Syringe Services Programs
Syringe services programs (SSPs) are programs that allow people who inject drugs to exchange their used syringes for new, sterile needles, thereby reducing the transmission of infectious diseases like human immunodeficiency virus (HIV) and hepatitis C virus that can be transmitted via needle sharing. For example, in 2015 public health officials reported an outbreak of HIV in rural Indiana that was ultimately linked to injection use of the prescription opioid oxymorphone. Needle and syringe programs can be delivered in several different formats. Some of the main sources include fixed sites, mobile programs, outreach programs, syringe vending machines, and pharmacies.
Syringe services programs have been shown to help prevent the transmission of HIV and viral hepatitis among individuals who inject drugs. The U.S. Department of Health and Human Services has issued guidance for use of federal funds in order to implement and expand SSPs for individuals who inject drugs. In 2015, the bipartisan budget agreement revised a longstanding ban on SSPs.
Recent findings from the Centers for Disease Control and Prevention show increased rates of drug injection in suburban and rural areas, particularly of prescribed opioids and heroin. However, there are substantially fewer harm reduction services available in rural than in urban areas. Prevention programs like SSPs have shown to be effective in reducing transmission rates of diseases such as HIV and Hepatitis C.
Examples of Syringe Services Programs
- Indiana Syringe Exchange Program (SEP): Signed into law May 5, 2015, the Indiana Syringe Exchange Program calls for the allowance of SEPs to be created throughout communities in Indiana. Local health departments, municipalities, or approved nonprofit organizations are allowed to operate an SEP through this agreement.
- Kentucky Harm Reduction and Syringe Exchange Program (HRSEP): The Kentucky HRSEP program was designed in response to an amended law allowing individuals the ability to exchange used hypodermic needles and syringes for clean substitutes. HRSEP provides guidelines to help local health departments initiate HRSEP in their communities.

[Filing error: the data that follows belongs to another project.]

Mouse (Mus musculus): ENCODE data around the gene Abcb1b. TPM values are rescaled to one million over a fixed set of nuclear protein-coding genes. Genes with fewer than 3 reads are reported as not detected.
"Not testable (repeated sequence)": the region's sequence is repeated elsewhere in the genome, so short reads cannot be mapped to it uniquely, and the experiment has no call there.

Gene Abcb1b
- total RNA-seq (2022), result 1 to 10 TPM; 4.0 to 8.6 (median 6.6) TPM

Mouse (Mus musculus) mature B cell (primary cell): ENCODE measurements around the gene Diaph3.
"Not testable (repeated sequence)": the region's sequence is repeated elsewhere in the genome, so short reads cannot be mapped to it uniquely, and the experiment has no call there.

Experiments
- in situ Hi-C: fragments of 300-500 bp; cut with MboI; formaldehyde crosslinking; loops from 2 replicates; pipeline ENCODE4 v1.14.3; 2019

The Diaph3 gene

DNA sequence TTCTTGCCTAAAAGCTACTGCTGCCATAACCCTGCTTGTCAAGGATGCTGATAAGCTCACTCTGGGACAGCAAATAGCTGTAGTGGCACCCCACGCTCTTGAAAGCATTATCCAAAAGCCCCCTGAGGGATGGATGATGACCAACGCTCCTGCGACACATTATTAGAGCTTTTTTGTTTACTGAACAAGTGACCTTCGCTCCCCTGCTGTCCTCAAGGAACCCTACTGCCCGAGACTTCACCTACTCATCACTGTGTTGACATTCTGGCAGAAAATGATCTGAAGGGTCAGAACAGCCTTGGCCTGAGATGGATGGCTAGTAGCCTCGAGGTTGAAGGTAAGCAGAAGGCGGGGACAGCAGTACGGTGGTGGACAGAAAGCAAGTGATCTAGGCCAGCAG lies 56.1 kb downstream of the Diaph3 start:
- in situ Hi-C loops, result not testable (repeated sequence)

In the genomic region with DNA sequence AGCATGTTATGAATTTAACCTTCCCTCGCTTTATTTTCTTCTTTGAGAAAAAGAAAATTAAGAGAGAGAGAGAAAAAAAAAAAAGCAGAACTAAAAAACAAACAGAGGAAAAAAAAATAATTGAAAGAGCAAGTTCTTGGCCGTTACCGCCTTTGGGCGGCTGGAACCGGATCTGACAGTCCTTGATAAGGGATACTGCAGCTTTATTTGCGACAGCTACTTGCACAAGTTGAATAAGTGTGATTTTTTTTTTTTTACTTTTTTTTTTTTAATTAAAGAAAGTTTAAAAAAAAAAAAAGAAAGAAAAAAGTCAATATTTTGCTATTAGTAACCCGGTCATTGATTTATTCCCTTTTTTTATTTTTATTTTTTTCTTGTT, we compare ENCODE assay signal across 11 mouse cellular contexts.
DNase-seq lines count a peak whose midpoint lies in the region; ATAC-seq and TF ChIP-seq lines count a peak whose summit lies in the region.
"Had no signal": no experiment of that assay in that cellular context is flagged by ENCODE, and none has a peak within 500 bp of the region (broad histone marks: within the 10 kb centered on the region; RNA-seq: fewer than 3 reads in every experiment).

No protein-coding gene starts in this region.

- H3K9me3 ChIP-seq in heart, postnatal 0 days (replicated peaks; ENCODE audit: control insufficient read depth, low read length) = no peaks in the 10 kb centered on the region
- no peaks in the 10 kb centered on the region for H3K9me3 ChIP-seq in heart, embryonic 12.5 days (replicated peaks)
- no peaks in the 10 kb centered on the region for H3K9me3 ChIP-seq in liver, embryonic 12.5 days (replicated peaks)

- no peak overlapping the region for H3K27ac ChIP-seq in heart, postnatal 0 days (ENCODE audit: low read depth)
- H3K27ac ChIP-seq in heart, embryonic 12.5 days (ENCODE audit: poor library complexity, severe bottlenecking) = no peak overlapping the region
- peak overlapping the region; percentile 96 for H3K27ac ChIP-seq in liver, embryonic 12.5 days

- Winnebago County Heroin Task Force: This task force, located in Winnebago County, WI, partnered with the AIDS Resource Center of Wisconsin to bring the LifePoint Needle Exchange program to the county. The needle exchange service is located in the county health department. In addition to needle exchange, the program provides information on treatment programs and other services in the county, as well as referrals to treatment.
Considerations for Implementation
Syringe exchange programs are a controversial topic in some communities. The services may be misconstrued as providing injection drug users with easy access to clean needles. However, the goal of SEPs is to reduce the transmission of blood-borne infections and diseases due to needle exchange, such as HIV and hepatitis B and C virus. Collaborations between public health and public safety/law enforcement institutions may improve the acceptability of these types of initiatives in rural communities.
Program Clearinghouse Example
Resources to Learn More
Guide to Developing and Managing Syringe
A step-by-step model for designing and managing syringe access programs. Areas highlighted include planning and design, operational issues, organization issues, external issues, and population-specific considerations.
Author(s): Winkelstein, E.
Organization(s): Harm Reduction Coalition
North American Syringe Exchange Network
Provides a directory that allows viewers to access state Syringe Exchange Networks. Users can search according to zip code or city.
Syringe Services Programs
(SSPs): Developing, Implementing, and Monitoring Programs
A list of multiple tools and resources for health departments and other local agencies in creating SSPs.
Organization(s): Centers for Disease Control and Prevention Division of HIV/AIDS Prevention
Services Program (SSP) Development and Implementation Guidelines for State and Local Health
These guidelines provide an extensive background on SSPs as well as information on assessing communities' needs, building community support, operating programs, and monitoring activities.
Organization(s): National Alliance of State & Territorial AIDS Directors